This week, there were several attention-grabbing campaigns including the much-debated ‘mouldy Whopper’ ad from Burger King. However, the percentage of ads which get noticed and recalled is still minuscule compared to the vast amount of commercial messages which go unnoticed every day. Here are a few creative ads which caught my eye this week:
Burger King: mouldy Whopper
Last year, I was fortunate to listen to a presentation from the much-celebrated CMO of Burger King on the various initiatives to revamp the brand. Every year, Burger King embarks upon a couple of initiatives which generate buzz globally. Some of the common traits of these initiatives – be it stunts or ad campaigns, include: unconventional approach, product at the centre and anchored on a consumer benefit.
In a new campaign Burger King wants to highlight that they have removed artificial preservatives from their Whopper sandwiches across Europe and the US. While a straightforward ‘no artificial preservatives’ or ‘all natural’ would have conveyed the message it would have been too boring and not in line with the brand’s unconventional DNA. They chose to demonstrate what happens to ‘natural’ food when it allowed to rot. The decay over time has been converted into a virtue with dramatic visuals of rotten burgers.
This has triggered a debate in the marketing & advertising industry with many saying that such visuals will put off consumers and they will turn away in disgust. In my view, this is a brilliant and likely to be effective campaign for the following reasons:
- The first task of any advertising is to get noticed. If the ad is not noticed everything else (strategy, media spends) is immaterial
- Of course, merely getting noticed is not enough; people and brands do crazy stuff to gain attention. But noticeability has to be matched by relevance and a link to the brand. In my view, this campaign is relevant because it is anchored on a ‘no preservatives’ proposition
- The initial reaction from consumers maybe a grimace or even disgust but eventually (and not too late) the penny will drop and the benefit will be apparent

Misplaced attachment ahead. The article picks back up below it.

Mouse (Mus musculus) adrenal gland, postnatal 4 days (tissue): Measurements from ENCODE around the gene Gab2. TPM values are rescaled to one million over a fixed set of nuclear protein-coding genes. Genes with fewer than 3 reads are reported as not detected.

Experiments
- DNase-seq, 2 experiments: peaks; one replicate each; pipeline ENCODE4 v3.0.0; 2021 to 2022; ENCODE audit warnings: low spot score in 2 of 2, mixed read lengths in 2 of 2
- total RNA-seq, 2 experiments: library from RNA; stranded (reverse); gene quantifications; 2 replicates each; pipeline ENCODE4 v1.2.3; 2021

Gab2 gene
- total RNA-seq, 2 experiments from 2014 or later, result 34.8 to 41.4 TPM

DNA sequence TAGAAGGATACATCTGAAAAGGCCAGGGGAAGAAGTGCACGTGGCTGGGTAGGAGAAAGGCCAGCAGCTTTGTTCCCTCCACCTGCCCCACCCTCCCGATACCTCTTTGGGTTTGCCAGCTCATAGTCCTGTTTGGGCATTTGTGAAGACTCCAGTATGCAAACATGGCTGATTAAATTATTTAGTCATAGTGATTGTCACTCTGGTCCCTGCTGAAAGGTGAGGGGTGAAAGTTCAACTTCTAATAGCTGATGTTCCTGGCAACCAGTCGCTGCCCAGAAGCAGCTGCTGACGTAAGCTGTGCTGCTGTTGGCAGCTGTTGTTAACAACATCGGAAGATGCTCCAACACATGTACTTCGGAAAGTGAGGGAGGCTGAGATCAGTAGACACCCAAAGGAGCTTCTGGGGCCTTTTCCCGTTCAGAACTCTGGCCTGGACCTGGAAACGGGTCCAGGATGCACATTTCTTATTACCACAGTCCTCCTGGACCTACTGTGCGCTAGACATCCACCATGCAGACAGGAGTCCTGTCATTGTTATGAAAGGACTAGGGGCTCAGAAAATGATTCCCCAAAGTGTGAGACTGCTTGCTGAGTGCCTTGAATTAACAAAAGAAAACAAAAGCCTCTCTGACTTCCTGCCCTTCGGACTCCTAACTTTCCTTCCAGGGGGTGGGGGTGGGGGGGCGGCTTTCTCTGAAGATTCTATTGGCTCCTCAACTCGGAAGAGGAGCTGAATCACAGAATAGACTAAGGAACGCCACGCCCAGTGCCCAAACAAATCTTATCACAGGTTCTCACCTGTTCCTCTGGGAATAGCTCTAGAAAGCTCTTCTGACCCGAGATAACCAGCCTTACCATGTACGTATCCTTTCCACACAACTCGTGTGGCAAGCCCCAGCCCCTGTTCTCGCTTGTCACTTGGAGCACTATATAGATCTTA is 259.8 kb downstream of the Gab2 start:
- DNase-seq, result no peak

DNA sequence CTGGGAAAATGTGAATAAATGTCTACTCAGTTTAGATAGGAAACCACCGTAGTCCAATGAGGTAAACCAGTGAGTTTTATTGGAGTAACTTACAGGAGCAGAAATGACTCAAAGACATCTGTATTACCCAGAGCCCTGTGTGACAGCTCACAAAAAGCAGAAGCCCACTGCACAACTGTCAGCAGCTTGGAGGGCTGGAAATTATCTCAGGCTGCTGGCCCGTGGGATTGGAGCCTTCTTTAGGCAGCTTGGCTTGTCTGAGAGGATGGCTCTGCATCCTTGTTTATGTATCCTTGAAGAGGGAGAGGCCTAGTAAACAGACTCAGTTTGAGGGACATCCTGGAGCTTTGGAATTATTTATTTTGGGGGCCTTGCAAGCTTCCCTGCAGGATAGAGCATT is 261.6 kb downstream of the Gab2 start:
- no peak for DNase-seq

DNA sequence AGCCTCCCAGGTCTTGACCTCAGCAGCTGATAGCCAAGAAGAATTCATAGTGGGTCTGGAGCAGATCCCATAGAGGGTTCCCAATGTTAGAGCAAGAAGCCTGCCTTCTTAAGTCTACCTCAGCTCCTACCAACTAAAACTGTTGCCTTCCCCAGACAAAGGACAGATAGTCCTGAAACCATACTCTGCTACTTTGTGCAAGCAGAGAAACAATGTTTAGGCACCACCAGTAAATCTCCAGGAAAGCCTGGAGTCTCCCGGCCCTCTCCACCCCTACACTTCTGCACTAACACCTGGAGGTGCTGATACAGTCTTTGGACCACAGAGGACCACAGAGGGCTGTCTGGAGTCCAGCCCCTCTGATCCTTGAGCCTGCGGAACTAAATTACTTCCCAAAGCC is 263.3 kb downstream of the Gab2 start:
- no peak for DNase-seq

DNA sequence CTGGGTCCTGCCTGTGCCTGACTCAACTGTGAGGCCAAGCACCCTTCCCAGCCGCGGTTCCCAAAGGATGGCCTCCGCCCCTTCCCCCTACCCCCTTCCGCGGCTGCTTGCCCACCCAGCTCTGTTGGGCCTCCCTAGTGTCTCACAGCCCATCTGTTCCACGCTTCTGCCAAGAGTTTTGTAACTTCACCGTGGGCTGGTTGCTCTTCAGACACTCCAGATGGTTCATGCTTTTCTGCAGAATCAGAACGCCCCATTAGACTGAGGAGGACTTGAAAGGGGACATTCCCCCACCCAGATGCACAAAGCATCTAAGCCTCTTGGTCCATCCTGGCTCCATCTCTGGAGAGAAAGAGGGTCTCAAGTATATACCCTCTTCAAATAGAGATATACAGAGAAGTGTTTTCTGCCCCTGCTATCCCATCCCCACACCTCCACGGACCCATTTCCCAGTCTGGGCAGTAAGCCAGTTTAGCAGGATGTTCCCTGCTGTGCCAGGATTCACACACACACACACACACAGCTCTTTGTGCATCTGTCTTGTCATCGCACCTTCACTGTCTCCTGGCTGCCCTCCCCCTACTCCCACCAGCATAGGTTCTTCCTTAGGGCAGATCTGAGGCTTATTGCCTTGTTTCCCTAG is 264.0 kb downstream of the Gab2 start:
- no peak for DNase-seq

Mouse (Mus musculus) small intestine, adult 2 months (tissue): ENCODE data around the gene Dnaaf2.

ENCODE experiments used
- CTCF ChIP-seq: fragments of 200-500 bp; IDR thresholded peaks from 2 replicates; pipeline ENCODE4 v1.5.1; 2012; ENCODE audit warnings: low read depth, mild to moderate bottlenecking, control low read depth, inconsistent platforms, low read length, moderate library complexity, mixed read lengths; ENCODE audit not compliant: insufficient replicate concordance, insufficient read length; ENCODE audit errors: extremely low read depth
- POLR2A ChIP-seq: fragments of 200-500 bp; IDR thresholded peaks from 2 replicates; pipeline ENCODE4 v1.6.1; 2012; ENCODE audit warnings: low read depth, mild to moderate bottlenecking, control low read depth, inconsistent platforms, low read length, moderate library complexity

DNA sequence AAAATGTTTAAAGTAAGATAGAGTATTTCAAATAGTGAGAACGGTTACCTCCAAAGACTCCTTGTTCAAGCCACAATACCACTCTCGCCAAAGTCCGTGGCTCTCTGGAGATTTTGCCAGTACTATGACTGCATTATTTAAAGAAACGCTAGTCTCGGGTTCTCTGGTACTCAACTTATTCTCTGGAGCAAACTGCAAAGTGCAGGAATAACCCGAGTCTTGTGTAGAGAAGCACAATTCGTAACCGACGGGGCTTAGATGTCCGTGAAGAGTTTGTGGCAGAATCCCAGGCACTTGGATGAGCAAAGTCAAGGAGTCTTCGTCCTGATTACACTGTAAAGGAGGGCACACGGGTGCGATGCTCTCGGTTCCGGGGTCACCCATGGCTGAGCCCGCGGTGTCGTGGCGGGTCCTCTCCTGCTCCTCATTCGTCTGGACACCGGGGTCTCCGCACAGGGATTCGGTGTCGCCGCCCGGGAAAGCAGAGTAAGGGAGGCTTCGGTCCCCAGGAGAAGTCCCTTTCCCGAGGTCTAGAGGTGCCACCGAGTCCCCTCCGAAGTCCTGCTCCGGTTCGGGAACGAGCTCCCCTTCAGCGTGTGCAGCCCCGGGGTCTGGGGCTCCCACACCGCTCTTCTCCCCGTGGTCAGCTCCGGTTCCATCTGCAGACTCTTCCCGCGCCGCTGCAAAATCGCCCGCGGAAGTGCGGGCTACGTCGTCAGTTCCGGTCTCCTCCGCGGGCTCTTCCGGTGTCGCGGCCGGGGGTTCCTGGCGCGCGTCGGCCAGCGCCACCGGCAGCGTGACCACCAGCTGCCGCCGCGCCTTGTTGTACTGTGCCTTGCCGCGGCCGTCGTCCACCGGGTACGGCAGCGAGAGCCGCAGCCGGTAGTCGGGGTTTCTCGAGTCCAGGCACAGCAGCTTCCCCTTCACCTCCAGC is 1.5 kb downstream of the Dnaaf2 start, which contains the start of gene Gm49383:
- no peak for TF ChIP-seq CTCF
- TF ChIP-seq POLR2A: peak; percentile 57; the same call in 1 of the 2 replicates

Some say that fast food customers are not too concerned about preservatives as they are really not seeking a ‘healthy’ meal at such outlets. However, the campaign highlights something which consumers may not have thought about hitherto but may soon look for in other brands. Overall, I feel this is a winner in all aspects: noticeability, driving home a benefit and generating PR value. We need to wait and check if it has a positive impact on sales. One thing is for sure though – this will dominate Cannes and other industry awards.
Agency: INGO, Sweden
Old Spice: the way thick hair was
It’s a decade since the famous Isaiah Mustafa campaign for Old Spice rolled out. It’s natural that any new campaign for the brand will be compared with the original which set the internet abuzz. A new campaign for Old Spice Thickening System carries on with quirky, self-deprecating humour and it works.
NHS: take the drama out of minor illnesses
The NHS in UK wanted to convey that ‘pharmacists are experts in medicines who can help you with minor health concerns’. A set of posters bring that idea alive based on the insight that many of us over-react to minor ailments – making a drama out it.
Agency: M&C Saatchi
Coca Cola: iconic bottle
Brand assets may include a unique colour (Kodak and yellow for example), a jingle or other identity. Coca Cola is blessed with many: colour red, the shape of the bottle, the wave and even the ‘Open Happiness’ platform. In Italy, a clever billboard reminds people of the iconic shape of the bottle without actually showing it.
Tata Trusts: two bins
In many parts of India, especially in the metros, conservancy workers are forced to work in filthy, unsafe conditions. Tata Trusts aims to highlight this issue and promote a safe, healthy working conditions for them. A new film urges citizens to start with a small act – separate waste at home, so that it can make the life of a conservancy worker a little better. The film is powerful, evoking revulsion at the depths to which such workers have to go because waste was not separated at source.
Agency: FCB Ulka
It appears Coca Cola too is moving towards conveying a social message in its advertising. ‘Better when we’re open’ is the new tagline set in a chaotic urban setting – where everyone is arguing with each other. The campaign urges consumers to ask themselves ‘could I be wrong’ and not take an extreme, rigid position.
The campaign also includes a comic strip-style static campaign.
Land Rover: No time to die trailer
Brands and associations with movies are usually limited to product placements. In a new spot for Land Rover, actual rehearsal footage from the movie makes for a great advert for the brand.
Agency: Spark 44
Pampers: share the love
As Suzanne Pope says at AdTeachings, this spot has a real insight. Just a change in perspective can make such a difference to a proposition. Loved it.
Agency: McKinney, Durham
Milk-bone: bring your pet to work
The ‘what if?’ questions leads to a lot of creative possibilities. For example, what if people brought pets other than dogs to work? A computer graphics lead fun spot ensues.
Pharmaceutical companies are not known for creative consumer-facing campaigns. A new ad from Teva tells a touching story of an elderly gent who learns hair styling only so that he can make his ailing wife happy by doing her hair.
Which one was your favourite? Do comment in.